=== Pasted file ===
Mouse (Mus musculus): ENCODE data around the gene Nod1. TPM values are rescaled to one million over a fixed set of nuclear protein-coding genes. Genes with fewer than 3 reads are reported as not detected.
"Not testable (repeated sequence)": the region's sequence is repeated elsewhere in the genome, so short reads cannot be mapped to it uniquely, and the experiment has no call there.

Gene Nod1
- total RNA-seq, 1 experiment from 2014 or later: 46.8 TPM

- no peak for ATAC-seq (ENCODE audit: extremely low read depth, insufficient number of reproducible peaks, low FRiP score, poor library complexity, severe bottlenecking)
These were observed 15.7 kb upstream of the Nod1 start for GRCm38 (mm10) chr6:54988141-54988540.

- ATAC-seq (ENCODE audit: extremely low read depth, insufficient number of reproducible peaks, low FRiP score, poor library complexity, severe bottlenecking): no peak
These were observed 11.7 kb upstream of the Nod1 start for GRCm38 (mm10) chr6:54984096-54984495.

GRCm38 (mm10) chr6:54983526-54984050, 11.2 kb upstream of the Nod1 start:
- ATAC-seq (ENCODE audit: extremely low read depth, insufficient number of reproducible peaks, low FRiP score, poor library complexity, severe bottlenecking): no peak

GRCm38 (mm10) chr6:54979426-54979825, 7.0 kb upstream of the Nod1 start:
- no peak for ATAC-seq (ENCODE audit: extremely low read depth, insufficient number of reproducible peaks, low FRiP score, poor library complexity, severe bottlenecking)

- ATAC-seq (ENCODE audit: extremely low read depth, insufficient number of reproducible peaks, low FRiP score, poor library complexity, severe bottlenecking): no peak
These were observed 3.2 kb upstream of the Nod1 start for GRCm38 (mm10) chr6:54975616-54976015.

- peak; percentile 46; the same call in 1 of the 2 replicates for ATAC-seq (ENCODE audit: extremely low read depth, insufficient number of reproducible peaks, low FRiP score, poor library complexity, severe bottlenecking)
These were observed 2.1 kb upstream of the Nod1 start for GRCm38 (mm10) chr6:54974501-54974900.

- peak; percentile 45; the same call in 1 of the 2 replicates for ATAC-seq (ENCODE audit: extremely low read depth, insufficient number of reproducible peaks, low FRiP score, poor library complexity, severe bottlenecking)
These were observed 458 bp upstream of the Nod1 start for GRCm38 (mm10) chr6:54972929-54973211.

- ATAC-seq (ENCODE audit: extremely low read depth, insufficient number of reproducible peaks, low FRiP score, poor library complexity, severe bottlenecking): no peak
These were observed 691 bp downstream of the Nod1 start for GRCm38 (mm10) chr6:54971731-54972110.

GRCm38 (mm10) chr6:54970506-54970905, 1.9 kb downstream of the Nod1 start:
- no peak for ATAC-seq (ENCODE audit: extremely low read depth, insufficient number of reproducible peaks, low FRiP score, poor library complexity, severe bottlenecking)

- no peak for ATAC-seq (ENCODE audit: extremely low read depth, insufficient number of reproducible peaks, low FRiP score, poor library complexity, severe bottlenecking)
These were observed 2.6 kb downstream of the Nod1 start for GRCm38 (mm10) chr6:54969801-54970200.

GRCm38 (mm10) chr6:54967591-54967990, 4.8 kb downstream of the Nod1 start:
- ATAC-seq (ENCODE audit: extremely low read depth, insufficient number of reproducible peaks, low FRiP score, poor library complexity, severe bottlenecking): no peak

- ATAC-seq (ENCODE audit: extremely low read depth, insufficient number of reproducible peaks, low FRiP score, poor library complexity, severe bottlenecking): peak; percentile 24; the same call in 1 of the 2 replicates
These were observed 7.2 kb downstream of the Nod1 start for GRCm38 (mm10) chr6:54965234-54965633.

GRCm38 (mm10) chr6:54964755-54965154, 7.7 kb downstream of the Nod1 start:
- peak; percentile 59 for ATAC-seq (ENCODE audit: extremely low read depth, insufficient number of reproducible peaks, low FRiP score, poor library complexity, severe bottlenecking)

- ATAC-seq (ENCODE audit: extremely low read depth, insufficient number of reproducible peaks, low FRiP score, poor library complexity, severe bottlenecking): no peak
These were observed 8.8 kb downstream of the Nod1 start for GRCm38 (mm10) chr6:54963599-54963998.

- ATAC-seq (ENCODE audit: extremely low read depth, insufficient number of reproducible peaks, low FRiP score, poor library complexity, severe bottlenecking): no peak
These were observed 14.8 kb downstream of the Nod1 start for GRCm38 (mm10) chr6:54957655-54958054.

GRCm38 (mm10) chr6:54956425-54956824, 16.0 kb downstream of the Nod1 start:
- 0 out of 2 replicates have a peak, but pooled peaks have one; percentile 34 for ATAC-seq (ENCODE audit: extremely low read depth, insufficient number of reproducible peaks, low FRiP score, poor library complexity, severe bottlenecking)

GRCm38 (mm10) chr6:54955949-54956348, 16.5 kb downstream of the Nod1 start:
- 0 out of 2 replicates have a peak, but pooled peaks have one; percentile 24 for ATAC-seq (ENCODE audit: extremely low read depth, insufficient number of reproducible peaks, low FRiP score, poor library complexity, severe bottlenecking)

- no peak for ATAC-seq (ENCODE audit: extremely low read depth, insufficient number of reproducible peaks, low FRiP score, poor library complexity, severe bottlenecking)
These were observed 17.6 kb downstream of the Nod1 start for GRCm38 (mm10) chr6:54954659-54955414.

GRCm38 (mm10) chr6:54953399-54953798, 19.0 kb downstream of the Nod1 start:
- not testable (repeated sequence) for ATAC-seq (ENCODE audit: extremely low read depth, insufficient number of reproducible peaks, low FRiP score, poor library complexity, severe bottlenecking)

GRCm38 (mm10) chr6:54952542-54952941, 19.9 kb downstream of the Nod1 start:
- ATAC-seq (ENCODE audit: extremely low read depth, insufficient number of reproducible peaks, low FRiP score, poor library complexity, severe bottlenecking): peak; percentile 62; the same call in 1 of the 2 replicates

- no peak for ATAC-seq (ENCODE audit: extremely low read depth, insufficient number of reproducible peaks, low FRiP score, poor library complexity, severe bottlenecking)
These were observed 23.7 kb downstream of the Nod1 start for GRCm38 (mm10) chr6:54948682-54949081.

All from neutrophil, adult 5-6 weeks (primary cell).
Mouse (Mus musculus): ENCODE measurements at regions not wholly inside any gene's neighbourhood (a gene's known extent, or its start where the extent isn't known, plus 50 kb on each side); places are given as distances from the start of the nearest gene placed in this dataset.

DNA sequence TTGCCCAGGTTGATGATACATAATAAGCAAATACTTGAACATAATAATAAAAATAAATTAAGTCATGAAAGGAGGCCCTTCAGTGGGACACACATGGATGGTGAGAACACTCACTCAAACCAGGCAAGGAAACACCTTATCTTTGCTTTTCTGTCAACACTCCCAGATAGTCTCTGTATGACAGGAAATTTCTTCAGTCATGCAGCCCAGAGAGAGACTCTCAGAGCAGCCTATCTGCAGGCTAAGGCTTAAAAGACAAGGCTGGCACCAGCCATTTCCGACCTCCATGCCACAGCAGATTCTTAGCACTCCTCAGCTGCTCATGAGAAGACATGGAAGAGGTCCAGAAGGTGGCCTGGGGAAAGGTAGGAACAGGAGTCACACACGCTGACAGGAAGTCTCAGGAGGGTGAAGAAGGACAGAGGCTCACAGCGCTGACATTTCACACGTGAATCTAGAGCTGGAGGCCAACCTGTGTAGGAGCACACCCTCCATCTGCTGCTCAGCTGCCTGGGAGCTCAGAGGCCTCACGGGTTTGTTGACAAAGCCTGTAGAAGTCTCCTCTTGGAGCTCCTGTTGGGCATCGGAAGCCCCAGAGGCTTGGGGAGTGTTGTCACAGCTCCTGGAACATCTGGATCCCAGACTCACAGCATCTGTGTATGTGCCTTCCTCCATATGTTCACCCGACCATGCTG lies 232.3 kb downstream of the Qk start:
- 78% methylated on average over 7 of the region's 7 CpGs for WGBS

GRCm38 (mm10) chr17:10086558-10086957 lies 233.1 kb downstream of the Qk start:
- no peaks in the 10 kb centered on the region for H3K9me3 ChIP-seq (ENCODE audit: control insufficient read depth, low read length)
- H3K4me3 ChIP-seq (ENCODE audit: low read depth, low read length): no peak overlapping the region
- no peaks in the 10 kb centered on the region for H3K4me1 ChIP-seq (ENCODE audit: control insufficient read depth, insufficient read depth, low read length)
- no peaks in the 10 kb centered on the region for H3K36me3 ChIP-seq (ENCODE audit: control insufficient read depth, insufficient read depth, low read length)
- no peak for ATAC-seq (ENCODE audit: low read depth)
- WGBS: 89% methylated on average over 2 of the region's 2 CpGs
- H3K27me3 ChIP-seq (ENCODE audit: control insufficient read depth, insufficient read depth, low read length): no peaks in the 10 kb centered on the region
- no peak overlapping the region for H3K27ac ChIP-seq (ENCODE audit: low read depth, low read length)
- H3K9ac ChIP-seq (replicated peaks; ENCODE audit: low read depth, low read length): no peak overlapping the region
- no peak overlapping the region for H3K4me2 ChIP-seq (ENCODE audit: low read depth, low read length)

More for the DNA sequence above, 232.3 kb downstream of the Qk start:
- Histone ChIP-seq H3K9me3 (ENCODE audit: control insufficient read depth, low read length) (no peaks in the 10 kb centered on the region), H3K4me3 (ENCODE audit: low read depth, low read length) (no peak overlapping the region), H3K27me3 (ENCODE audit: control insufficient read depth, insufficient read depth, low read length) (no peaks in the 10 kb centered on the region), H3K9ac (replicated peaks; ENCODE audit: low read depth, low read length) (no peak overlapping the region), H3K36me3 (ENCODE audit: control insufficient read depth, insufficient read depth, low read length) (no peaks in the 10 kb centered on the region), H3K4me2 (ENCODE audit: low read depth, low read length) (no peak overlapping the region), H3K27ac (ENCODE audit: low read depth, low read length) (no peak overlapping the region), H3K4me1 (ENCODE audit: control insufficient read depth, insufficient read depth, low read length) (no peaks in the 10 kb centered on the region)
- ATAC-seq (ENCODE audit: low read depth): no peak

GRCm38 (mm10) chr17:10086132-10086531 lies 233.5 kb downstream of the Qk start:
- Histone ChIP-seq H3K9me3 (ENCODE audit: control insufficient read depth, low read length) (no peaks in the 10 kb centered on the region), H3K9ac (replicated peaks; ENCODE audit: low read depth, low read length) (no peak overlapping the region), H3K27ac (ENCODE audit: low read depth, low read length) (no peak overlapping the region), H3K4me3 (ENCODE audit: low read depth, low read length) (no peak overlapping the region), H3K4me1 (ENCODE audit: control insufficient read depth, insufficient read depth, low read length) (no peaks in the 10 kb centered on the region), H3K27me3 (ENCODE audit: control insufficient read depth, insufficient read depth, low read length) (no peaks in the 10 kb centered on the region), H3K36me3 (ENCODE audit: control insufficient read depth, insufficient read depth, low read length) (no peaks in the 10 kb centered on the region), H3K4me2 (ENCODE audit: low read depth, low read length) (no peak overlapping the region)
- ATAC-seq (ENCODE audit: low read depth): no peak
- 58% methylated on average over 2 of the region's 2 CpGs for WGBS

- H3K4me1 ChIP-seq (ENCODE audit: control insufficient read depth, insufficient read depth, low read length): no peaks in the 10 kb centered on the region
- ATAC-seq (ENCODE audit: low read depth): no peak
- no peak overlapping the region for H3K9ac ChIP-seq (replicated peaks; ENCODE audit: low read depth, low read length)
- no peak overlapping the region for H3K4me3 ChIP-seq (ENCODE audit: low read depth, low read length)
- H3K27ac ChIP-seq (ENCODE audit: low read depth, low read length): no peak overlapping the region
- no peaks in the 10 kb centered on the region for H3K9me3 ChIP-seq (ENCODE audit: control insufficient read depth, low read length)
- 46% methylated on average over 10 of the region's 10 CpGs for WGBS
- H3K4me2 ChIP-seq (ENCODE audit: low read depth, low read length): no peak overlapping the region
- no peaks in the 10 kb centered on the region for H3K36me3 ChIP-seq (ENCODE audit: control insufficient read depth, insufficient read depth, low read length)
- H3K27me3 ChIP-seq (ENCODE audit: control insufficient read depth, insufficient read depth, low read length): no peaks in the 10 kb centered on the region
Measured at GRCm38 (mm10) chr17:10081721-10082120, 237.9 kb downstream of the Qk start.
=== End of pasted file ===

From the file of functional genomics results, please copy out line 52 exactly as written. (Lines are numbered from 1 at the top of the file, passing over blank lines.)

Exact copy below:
- no peaks in the 10 kb centered on the region for H3K9me3 ChIP-seq (ENCODE audit: control insufficient read depth, low read length)